by John Marr

For 51 weeks of the year, Pamplona is a sleepy provincial capitol in northern Spain. But in the remaining week, all hell breaks loose for the Festival of San Fermin. Population doubles as visitors from all over the world descend upon the town for eight days of sangria-soaked revelry.

The eight-day festival is best known for the "running of the bulls," immortalized by Hemingway in The Sun Also Rises. Each morning, the six bulls for the evening's fights run through the streets toward the ring in the center of town. Accompanying them are about a thousand brave, insane, or simply drunk runners. This brisk morning jog is not without its hazards: on the average, one runner is gored and several others butted or trampled every morning. And that's when the bulls behave; when they get frisky, several dozen runners end up in the hospital.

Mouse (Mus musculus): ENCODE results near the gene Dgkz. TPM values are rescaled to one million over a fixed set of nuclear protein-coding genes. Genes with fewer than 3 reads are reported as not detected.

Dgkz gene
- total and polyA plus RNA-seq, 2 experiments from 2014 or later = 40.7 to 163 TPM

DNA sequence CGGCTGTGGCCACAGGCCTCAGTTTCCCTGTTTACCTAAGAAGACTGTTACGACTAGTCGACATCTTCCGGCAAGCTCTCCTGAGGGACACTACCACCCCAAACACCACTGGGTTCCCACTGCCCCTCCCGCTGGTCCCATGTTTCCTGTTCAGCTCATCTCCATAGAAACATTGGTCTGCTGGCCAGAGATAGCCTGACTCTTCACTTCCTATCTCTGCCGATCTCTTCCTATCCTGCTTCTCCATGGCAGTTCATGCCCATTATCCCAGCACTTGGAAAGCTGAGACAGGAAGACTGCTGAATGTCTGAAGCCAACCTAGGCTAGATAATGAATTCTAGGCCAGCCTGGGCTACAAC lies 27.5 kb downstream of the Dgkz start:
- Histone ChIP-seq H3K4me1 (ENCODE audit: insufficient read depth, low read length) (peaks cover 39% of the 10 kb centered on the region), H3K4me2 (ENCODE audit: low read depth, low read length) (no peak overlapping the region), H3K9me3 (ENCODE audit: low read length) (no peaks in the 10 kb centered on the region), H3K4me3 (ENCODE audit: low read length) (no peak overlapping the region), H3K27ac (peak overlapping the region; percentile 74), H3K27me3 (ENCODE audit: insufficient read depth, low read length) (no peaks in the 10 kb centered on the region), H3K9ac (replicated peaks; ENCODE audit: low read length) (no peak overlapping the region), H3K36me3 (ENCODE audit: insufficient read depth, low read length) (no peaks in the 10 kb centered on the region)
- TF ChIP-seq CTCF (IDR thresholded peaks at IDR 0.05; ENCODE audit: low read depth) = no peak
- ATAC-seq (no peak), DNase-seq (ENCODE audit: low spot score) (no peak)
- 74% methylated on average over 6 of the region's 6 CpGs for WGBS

This year, the city fathers printed a booklet with safety rules in six languages. It may not make the running of the bulls just an exotic workout, but hopes are that at least it will reduce the carnage due to stupidity.